3
$\begingroup$

A friend of mine was telling me today about the need to mean adjust input variables to zero in order to "get rid of implicit intercept" or scale terms in the slope coefficients and to make their interpretation easier. He was stressing its use and even standardization by the weighted mean in a weighted regression. Both of these I had never quite heard of other than when the inputs are of a very different scale (like 6 digit dollar values and single digit times or something) for stability of the estimation. Is it sensible what I am hearing? And that this "mean shifting" increases correlation between the slope coefficients? If so where can I read more about this?

The argument I was given goes something like this:

If i have the model

$$y = ax + b + \epsilon$$

and then I shift $x$ by $D$, I will have $y = a' + b(x+D) + \epsilon$ where the estimate for $b$ does not change (and neither do the residuals) but the estimate for the intercept should be shifted accordingly. Thus we can equate $y - \epsilon$ to see that $a' = a - bD$ suggesting that shifting $x$ makes estimates of the intercept more correlated with $b$ than before. It feels to me like no new information has been added at all and there is nothing better about the coefficient estimates with shifts than with no shifts.

$\endgroup$
  • 1
    $\begingroup$ In linear regression, "mean shifting" should not affect correlation $\endgroup$ – Henry Feb 21 '12 at 20:35
3
$\begingroup$

I don't know how representative my experience is, but I've met several people with somewhat strong opinions on centering. (Which is weird, really, because who cares?) It may be that you have run into this yourself. Often, centering is discussed in the context of multicollinearity. In general, I don't think centering really does much; if $x_1$ & $x_2$ are correlated, so will the centered versions of them, as @Henry points out. The one case I know of where it can make a difference is when fitting polynomial terms. For example, if your predictor variable, $x$, ranges from 2 to 4, and you want to add an $x^2$ term to capture a possible curvilinear trend, $x$ & $x^2$ can be awfully hard to distinguish. On the other hand, if you center $x$ first (and the quadratic was concave up) $x^2$ would be going down on the left and up on the right, which makes them much more distinguishable. I'm not aware of much beyond that. There are what I would call 'cosmetic' changes, though. For instance, sometimes it just doesn't make much sense to talk about the effect when $x$ is 0, but you are interested in the predicted $y$ value at the mean of $x$. In such a case, centering causes the regression intercept to reflect that value. Note that this hasn't actually changed anything, however; it is just as possible to get a predicted value at $-\bar{x}$ with your new model, and you could have easily gotten the predicted value at $\bar{x}$ with your old one.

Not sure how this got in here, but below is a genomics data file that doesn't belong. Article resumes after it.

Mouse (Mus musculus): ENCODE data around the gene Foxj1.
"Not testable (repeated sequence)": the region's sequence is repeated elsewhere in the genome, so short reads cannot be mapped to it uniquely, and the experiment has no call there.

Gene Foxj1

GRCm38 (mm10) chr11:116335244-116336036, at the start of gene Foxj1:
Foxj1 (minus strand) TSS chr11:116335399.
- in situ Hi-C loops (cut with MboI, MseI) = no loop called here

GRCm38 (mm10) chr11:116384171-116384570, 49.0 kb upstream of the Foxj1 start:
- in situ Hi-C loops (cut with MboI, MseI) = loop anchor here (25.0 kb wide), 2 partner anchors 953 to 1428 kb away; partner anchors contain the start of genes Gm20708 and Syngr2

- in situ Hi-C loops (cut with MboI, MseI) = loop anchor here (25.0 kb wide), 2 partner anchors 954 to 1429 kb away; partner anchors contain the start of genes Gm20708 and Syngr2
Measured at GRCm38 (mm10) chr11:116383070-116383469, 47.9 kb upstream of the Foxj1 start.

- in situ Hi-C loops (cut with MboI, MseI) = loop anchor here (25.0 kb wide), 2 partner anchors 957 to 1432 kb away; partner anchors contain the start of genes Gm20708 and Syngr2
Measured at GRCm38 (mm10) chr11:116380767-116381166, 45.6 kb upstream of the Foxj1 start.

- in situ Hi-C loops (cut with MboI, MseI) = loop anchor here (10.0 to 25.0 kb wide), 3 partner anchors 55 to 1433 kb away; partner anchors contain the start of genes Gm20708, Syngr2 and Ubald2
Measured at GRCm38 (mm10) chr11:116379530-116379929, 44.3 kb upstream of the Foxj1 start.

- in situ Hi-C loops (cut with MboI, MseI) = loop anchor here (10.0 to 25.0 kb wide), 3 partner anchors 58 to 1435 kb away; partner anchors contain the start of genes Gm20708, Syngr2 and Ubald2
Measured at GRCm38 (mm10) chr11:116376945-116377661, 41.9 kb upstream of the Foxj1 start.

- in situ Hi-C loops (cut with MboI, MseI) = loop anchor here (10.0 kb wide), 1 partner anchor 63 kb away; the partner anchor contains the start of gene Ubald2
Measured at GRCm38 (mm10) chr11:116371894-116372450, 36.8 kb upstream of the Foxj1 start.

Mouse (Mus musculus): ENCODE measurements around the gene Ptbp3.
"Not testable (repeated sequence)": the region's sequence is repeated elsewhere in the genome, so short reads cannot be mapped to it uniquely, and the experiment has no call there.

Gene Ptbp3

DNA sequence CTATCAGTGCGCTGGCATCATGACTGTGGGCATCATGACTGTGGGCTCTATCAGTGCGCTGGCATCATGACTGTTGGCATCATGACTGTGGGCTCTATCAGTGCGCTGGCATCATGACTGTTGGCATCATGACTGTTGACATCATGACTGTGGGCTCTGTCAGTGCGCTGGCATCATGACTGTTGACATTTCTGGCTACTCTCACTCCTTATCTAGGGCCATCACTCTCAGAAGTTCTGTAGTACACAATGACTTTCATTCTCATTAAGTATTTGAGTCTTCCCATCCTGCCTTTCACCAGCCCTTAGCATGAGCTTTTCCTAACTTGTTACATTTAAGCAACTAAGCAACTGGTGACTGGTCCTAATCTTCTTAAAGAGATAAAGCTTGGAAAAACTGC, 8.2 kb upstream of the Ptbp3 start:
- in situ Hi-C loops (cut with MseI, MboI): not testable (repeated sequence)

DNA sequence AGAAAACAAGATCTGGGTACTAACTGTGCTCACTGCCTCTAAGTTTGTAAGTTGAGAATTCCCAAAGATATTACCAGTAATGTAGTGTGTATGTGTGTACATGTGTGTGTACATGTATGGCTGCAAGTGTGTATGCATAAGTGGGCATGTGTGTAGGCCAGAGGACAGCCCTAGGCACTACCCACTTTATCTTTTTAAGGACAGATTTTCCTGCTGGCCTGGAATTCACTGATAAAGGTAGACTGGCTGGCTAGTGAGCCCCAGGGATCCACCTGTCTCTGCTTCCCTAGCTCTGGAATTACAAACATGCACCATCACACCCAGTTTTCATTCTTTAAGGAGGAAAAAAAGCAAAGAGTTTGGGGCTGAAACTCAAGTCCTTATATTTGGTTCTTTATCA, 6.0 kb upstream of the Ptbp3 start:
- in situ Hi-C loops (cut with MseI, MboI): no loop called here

$\endgroup$

Your Answer

By clicking “Post Your Answer”, you agree to our terms of service, privacy policy and cookie policy

Not the answer you're looking for? Browse other questions tagged or ask your own question.